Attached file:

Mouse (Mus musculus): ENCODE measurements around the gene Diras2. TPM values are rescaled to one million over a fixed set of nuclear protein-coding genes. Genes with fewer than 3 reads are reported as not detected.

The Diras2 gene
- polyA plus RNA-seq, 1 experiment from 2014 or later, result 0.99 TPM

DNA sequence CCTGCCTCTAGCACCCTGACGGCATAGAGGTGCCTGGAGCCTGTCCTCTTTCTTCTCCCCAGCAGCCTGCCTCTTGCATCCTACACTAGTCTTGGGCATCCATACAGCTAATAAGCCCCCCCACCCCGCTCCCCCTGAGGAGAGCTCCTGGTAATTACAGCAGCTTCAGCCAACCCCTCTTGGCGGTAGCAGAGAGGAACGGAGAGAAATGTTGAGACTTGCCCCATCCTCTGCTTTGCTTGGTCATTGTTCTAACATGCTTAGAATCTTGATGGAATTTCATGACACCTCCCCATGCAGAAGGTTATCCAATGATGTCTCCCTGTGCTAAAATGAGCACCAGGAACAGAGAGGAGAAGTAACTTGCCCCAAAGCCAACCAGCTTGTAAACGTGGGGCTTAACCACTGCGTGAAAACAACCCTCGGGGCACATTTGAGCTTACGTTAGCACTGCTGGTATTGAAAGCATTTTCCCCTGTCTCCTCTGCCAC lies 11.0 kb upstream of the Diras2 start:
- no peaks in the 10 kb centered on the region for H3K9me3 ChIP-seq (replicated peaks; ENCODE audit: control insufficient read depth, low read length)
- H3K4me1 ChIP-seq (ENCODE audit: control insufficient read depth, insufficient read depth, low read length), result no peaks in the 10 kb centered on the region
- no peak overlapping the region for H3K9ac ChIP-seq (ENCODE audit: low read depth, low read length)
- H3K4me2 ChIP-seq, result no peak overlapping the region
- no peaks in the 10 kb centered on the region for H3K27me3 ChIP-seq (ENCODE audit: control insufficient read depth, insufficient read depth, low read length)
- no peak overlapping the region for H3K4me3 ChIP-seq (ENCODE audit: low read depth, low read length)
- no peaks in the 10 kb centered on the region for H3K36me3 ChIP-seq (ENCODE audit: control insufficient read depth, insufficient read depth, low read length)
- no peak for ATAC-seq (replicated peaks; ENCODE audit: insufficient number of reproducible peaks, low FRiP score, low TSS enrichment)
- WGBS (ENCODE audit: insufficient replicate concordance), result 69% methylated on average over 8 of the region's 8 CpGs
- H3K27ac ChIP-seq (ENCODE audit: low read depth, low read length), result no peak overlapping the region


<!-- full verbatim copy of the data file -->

Mouse (Mus musculus): ENCODE measurements around the gene Diras2. TPM values are rescaled to one million over a fixed set of nuclear protein-coding genes. Genes with fewer than 3 reads are reported as not detected.

The Diras2 gene
- polyA plus RNA-seq, 1 experiment from 2014 or later, result 0.99 TPM

DNA sequence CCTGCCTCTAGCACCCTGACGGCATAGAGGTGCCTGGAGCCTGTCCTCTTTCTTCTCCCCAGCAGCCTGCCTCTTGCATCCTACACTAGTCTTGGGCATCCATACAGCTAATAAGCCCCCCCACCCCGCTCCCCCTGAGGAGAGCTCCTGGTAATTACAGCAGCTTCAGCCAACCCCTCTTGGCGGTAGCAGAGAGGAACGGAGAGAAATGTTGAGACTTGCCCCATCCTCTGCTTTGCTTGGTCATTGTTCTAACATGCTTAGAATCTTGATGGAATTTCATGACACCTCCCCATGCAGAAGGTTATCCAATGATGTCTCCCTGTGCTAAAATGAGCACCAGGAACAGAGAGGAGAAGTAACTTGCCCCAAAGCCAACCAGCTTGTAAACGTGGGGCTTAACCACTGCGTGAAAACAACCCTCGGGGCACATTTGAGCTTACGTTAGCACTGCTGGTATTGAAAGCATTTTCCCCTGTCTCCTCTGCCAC lies 11.0 kb upstream of the Diras2 start:
- no peaks in the 10 kb centered on the region for H3K9me3 ChIP-seq (replicated peaks; ENCODE audit: control insufficient read depth, low read length)
- H3K4me1 ChIP-seq (ENCODE audit: control insufficient read depth, insufficient read depth, low read length), result no peaks in the 10 kb centered on the region
- no peak overlapping the region for H3K9ac ChIP-seq (ENCODE audit: low read depth, low read length)
- H3K4me2 ChIP-seq, result no peak overlapping the region
- no peaks in the 10 kb centered on the region for H3K27me3 ChIP-seq (ENCODE audit: control insufficient read depth, insufficient read depth, low read length)
- no peak overlapping the region for H3K4me3 ChIP-seq (ENCODE audit: low read depth, low read length)
- no peaks in the 10 kb centered on the region for H3K36me3 ChIP-seq (ENCODE audit: control insufficient read depth, insufficient read depth, low read length)
- no peak for ATAC-seq (replicated peaks; ENCODE audit: insufficient number of reproducible peaks, low FRiP score, low TSS enrichment)
- WGBS (ENCODE audit: insufficient replicate concordance), result 69% methylated on average over 8 of the region's 8 CpGs
- H3K27ac ChIP-seq (ENCODE audit: low read depth, low read length), result no peak overlapping the region